Exploding watermelons caused by the application of forchlorfenuron, a growth accelerator, hit the Chinese and international press today. Chinese media, apparently encouraged by the government (for now anyway), has been exposing the lax farming practices, shortcuts and excessive use of fertilizer behind a rash of food safety scandals. The exploding melons, follows discoveries of the heavy metal cadmium in rice, toxic melamine in milk, arsenic in soy sauce, bleach in mushrooms, and the detergent borax in pork, added to make it resemble beef.
According to news reports, farmers claim forchlorfenuron can bring the harvest forward by two weeks and increase the size and price of the fruit by more than 20%. Agricultural experts say forchlorfenuron has been widely used in China since the 1980s. “In general we don’t suggest chemicals with plant hormones be used on watermelons, as they are very sensitive. They might end up looking very strange and people will not want to buy them,” said Cui Jian, director of the vegetable research institute at Qingdao Academy of Agricultural Science. “The taste won’t be as good and storage is more difficult, but it should not harm anyone’s health.”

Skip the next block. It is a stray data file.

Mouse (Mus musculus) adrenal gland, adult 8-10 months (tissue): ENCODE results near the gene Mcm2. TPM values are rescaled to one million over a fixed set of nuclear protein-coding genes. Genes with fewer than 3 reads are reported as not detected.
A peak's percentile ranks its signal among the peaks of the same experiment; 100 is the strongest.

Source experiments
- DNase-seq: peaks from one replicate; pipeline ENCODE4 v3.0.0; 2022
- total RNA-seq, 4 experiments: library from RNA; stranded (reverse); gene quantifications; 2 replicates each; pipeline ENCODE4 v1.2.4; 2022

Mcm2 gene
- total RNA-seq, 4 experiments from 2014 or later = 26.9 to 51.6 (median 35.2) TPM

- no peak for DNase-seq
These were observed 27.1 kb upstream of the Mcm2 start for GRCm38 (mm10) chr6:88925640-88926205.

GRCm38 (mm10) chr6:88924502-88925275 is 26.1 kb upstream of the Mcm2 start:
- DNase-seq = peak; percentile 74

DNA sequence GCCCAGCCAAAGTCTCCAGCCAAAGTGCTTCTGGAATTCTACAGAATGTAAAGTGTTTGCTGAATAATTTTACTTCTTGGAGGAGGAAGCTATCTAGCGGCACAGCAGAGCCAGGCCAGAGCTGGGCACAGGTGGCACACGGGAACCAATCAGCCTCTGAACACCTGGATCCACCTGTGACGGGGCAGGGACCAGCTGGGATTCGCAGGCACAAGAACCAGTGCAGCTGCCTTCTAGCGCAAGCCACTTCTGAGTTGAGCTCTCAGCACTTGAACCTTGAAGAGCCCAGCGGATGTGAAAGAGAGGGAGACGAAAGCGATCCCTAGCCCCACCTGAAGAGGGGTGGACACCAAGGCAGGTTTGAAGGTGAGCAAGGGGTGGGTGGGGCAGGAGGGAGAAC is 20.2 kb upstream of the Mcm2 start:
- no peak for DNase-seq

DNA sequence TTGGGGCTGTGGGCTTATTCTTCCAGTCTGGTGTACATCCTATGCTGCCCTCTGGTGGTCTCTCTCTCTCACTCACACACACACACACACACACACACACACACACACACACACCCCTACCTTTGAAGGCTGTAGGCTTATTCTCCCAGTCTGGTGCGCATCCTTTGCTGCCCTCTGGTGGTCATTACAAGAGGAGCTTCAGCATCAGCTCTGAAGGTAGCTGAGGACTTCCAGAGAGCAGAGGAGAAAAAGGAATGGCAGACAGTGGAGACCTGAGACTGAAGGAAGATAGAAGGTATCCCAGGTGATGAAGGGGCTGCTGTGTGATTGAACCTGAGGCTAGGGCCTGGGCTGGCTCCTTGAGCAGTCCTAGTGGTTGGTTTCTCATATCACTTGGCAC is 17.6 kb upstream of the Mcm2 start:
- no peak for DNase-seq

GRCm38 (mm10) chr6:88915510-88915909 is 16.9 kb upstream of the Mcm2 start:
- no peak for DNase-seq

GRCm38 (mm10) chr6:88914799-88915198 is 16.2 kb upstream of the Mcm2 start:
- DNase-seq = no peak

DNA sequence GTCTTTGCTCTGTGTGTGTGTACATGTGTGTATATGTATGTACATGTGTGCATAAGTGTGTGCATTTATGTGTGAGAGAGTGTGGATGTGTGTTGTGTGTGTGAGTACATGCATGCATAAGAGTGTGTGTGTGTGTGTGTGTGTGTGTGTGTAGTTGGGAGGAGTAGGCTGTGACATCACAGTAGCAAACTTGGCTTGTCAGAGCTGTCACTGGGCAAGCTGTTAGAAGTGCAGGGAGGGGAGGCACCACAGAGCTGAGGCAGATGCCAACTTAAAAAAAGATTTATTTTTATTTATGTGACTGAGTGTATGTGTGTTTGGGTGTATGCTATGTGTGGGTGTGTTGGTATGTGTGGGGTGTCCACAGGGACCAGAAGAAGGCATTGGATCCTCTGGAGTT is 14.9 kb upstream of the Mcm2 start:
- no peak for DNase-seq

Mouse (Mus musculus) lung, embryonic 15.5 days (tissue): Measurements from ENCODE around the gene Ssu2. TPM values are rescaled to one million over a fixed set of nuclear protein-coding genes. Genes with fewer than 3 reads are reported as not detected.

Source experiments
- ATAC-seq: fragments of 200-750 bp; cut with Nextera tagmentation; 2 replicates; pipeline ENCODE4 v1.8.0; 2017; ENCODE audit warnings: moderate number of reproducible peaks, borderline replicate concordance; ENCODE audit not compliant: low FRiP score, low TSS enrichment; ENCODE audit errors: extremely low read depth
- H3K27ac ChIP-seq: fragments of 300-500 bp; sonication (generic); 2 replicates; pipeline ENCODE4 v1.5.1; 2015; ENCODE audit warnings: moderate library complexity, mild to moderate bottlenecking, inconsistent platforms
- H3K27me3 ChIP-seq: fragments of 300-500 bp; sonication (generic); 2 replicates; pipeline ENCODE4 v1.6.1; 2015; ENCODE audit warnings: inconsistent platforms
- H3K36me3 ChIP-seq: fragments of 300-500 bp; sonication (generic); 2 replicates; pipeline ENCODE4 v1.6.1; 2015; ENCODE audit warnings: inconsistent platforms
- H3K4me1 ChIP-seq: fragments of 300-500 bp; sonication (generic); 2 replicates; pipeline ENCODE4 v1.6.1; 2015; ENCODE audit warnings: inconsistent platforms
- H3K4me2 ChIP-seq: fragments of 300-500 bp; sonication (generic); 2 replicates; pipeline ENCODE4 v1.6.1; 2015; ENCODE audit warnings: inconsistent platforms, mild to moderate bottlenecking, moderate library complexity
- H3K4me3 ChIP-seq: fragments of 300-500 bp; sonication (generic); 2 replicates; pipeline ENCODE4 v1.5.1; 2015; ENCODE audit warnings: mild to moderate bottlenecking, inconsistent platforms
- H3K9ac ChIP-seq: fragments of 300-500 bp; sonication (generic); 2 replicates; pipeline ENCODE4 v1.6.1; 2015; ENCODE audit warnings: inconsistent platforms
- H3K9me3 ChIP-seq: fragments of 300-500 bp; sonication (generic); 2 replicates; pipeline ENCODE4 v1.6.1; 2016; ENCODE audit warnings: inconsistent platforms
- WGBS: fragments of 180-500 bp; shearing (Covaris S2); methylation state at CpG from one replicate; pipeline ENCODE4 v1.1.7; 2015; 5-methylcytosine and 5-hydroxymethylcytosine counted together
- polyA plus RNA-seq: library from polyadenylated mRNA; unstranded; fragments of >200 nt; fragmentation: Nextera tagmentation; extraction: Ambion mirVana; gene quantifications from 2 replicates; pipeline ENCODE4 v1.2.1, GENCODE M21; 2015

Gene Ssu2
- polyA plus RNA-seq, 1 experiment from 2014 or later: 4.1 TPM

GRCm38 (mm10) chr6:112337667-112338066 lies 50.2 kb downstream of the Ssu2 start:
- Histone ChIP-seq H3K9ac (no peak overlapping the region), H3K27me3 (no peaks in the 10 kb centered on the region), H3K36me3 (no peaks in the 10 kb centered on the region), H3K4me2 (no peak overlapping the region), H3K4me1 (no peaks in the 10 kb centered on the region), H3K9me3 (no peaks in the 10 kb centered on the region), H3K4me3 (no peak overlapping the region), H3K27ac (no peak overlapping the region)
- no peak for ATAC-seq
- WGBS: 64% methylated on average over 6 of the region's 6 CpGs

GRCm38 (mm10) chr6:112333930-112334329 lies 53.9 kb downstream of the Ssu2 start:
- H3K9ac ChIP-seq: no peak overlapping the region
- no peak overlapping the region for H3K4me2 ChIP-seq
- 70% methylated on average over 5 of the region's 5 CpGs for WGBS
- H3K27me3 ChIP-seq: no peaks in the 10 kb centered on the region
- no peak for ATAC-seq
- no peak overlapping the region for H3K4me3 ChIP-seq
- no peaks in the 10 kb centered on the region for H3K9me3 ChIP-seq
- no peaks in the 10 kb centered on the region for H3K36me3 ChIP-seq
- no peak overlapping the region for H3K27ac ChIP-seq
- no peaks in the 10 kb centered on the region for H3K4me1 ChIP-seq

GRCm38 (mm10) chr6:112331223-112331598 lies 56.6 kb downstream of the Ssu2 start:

Environment groups say the overuse of agricultural chemicals is a problem that goes beyond growth stimulants. Pan Jing of Greenpeace said farmers depended on fertilizers because many doubled as migrant workers and had less time for their crops. This dependency was promoted by state subsidies keeping fertilizers cheap. “The government is aware of the environmental problems caused by chemical fertilizer, but they are alsoconcerned about food output.”
Many farmers grow their own food separately from the chemically-raised crops they sell. “I feel there is nothing safe I can eat now because people are in too much of a hurry to make money,” said Huang Zhanliang, a farmer in Hebei.
The fact that farms do not eat what they sell says it all.